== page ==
LORD  BYRON  and  his  TIMES
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Memoirs of the Life of Sir Walter Scott, Bart.
Walter Scott to William Clerk, 23 August 1795

Vol I Preface
Vol. I Contents.
Chapter I
Chapter II 1771-78
Chapter III 1778-83
Chapter IV 1783-86
Chapter V 1786-90
Chapter VI 1790-92
Chapter VII 1792-96
Chapter VIII 1796-97
Chapter IX 1798-99
Chapter X 1800-02
Chapter XI 1802-03
Chapter XII 1803-04
Vol. II Contents.
Chapter I 1804-05
Chapter II 1805
Chapter III 1806
Chapter IV 1806-08
Chapter V 1808
Chapter VI 1808-09
Chapter VII 1809-10
Chapter VIII 1810
Chapter IX 1810
Chapter X 1810-11
Chapter XI 1811
Chapter XII 1811-12
Vol. III Contents.
Chapter I 1812-13
Chapter II 1813
Chapter III 1814
Chapter IV 1814
Chapter V 1814
Chapter VI 1814
Chapter VII 1814
Chapter VIII 1814
Chapter IX 1814
Chapter X 1814-15
Chapter XI 1815
Chapter XII 1815
Vol III Appendix
Vol. IV Contents.
Chapter I 1816
Chapter II 1817
Chapter III 1817
Chapter IV 1818
Chapter V 1818
Chapter VI 1818
Chapter VII 1818-19
Chapter VIII 1819
Chapter IX 1819
Chapter X 1819
Chapter XI 1820
Chapter XII 1820
Vol. V Contents.
Chapter I 1820
Chapter II 1820-21
Chapter III 1821
Chapter IV 1821
Chapter V 1821
Chapter VI 1821
Chapter VII 1822
Chapter VIII 1822
Chapter IX 1822-23
Chapter X 1823
Chapter XI 1823
Chapter XII 1824
Chapter XIII 1824-25
Vol. VI Contents.
Chapter I 1825
Chapter II 1825
Chapter III 1825
Chapter IV 1825
Chapter V 1826
Chapter VI 1826
Chapter VII 1826
Chapter VIII 1826
Chapter IX 1826
Chapter X 1826
Chapter XI 1826
Vol. VII Contents.
Vol VII Preface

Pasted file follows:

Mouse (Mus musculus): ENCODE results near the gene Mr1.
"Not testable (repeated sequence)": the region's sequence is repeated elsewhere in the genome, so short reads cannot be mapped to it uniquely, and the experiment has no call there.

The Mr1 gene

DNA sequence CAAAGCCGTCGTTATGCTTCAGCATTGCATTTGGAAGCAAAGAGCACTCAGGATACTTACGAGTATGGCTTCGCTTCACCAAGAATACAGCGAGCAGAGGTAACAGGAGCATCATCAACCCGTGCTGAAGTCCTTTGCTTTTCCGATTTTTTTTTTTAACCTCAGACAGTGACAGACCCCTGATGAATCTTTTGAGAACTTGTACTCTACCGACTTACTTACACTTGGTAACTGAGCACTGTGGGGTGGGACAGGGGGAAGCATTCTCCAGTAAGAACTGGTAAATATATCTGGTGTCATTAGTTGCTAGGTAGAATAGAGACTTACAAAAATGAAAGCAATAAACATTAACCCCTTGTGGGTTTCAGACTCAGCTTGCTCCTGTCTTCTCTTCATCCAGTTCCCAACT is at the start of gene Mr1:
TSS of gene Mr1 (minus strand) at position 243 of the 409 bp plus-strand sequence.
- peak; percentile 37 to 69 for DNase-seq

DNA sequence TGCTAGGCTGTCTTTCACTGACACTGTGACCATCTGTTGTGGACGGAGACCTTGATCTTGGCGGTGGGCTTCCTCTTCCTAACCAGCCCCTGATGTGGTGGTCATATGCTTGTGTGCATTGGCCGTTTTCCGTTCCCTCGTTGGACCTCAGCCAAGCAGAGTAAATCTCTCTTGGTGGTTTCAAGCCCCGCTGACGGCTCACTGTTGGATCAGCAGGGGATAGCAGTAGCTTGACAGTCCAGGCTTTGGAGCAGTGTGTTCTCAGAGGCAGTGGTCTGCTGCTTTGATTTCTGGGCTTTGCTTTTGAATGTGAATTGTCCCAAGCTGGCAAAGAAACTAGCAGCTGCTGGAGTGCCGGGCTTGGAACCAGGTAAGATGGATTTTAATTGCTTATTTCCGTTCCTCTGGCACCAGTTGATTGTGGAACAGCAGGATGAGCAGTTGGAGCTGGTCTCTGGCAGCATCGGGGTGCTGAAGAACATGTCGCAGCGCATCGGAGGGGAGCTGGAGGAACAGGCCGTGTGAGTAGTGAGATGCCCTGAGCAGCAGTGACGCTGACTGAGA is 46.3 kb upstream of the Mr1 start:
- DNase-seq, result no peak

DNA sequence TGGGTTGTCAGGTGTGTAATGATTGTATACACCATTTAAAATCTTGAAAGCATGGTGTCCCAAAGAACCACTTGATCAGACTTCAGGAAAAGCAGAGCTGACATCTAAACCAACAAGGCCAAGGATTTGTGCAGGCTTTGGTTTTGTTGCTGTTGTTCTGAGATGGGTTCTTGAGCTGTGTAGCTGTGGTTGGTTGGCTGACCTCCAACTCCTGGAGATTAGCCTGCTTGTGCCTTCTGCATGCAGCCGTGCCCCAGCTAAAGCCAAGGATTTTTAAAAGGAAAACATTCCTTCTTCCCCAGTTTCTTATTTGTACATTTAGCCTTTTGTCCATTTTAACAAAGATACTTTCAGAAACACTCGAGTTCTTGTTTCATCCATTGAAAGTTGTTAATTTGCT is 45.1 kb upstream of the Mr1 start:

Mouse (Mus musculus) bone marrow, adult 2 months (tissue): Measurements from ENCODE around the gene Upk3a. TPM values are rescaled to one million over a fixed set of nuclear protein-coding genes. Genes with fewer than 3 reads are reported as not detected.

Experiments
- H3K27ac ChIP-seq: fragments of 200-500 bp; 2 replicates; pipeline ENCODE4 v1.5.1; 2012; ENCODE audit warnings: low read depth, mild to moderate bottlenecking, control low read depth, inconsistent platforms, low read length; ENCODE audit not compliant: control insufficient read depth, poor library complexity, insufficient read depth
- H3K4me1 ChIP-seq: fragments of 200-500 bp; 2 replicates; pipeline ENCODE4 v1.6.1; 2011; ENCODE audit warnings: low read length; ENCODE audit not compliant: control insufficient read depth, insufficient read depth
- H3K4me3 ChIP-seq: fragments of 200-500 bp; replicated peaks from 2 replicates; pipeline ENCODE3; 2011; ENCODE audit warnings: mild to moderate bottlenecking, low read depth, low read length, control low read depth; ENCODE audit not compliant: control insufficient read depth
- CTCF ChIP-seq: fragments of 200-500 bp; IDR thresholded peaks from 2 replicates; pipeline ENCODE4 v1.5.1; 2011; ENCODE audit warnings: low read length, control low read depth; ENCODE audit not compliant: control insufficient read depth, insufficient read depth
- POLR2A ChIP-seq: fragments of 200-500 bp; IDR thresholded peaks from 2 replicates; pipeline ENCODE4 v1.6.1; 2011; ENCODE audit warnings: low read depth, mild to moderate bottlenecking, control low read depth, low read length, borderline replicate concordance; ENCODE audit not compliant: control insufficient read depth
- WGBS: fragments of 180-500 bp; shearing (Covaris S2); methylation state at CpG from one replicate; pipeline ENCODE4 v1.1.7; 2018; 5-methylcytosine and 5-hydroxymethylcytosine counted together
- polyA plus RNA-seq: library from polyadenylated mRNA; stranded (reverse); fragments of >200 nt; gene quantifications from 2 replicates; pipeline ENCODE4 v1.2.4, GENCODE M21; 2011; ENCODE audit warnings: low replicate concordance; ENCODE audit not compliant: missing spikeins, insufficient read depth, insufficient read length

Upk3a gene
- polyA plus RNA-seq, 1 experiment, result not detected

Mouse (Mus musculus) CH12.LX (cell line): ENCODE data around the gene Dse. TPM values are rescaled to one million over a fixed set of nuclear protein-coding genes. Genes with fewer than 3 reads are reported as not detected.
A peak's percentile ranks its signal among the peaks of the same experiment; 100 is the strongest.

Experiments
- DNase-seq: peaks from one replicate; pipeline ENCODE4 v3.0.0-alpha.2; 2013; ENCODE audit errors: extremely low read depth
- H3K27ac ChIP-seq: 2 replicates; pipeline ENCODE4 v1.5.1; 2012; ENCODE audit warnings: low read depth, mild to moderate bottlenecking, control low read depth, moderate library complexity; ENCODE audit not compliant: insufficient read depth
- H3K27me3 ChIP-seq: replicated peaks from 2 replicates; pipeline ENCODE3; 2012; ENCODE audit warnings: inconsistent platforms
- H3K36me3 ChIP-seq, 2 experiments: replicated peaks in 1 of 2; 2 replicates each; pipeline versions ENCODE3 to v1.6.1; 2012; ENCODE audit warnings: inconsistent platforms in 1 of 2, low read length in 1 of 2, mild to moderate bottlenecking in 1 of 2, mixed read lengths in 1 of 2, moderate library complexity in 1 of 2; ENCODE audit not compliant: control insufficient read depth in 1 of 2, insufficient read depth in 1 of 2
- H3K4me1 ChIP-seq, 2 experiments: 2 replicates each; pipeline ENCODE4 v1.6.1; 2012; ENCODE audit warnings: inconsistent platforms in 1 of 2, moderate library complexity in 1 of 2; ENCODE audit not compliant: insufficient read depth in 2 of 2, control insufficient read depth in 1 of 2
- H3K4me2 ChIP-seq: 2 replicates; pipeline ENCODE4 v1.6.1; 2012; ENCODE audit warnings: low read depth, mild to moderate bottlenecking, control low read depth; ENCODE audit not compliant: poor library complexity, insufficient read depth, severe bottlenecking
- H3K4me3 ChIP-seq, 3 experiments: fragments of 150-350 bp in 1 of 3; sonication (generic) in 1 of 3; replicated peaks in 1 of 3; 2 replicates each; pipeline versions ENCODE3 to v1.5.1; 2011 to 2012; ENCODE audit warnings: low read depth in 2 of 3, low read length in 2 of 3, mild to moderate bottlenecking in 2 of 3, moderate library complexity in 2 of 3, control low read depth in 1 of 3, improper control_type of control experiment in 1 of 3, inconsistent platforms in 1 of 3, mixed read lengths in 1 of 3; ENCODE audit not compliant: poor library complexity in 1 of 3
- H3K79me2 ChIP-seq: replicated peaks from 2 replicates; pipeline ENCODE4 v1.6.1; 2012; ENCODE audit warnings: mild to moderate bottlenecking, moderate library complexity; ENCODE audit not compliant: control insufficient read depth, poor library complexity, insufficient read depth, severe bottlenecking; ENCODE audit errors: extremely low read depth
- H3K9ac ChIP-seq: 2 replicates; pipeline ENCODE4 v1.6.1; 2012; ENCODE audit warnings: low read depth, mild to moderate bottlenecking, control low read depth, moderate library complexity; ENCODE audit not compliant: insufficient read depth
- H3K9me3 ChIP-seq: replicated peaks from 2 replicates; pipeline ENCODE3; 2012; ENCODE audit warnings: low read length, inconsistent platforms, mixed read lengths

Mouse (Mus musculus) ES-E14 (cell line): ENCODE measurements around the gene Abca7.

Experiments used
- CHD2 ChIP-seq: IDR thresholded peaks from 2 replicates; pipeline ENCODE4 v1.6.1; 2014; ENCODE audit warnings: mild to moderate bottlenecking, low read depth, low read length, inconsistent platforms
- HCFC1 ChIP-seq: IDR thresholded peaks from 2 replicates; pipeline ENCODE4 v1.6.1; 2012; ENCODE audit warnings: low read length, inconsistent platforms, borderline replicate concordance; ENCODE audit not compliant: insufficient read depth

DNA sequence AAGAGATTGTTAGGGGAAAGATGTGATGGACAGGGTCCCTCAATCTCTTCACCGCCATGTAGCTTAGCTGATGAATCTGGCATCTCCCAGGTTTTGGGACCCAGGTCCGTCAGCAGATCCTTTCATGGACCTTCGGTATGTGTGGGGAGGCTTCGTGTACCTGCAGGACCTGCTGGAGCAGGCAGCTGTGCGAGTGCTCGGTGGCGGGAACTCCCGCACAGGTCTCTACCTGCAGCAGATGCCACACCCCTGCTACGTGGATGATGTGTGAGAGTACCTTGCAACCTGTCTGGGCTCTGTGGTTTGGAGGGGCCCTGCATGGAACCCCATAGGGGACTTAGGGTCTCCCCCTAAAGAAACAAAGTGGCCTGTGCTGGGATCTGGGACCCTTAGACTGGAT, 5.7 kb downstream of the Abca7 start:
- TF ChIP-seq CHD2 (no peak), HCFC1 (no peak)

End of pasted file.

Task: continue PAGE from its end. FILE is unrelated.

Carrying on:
Chapter I 1826-27
Chapter II 1827
Chapter III 1828
Chapter IV 1828
Chapter V 1829
Chapter VI 1830
Chapter VII 1830-31
Chapter VIII 1831
Chapter IX 1831
Chapter X 1831-32
Chapter XI 1832
Chapter XII
Vol VII Appendix
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“It gave me the highest satisfaction to find, by the receipt of your letter of the 14th current, that you have formed precisely the same opinion with me, both with regard to the interpretation of —— ——’s letter as highly flattering and favourable, and to the mode of conduct I ought to pursue for, after all, what she has pointed out is the most prudent line of conduct for us both, at least till better days, which, I think myself now entitled to suppose, she, as well as I myself, will look forward to with pleasure. If you were surprised at reading the important billet, you may guess how agreeably I was so at receiving it; for I had, to anticipate disappointment,—struggled to suppress every rising gleam of hope, and it would be very difficult to describe the mixed feelings her letter occasioned, which, entre nous, terminated in a very hearty fit of crying. I read over her epistle about ten times a-day, and always with new admiration of her generosity and candour—and as often take shame to myself for the mean suspicions, which, after knowing her so long, I could listen to, while endeavouring to guess how she would conduct herself. To tell you the truth, I cannot but confess, that my amour propre, which one would expect should have been exalted, has suffered not a little upon this occasion, through a sense of my own unworthiness, pretty similar to that which afflicted Linton upon sitting down at Keir’s table. I ought perhaps to tell you, what, indeed, you will perceive from her letter, that I was always attentive, while con-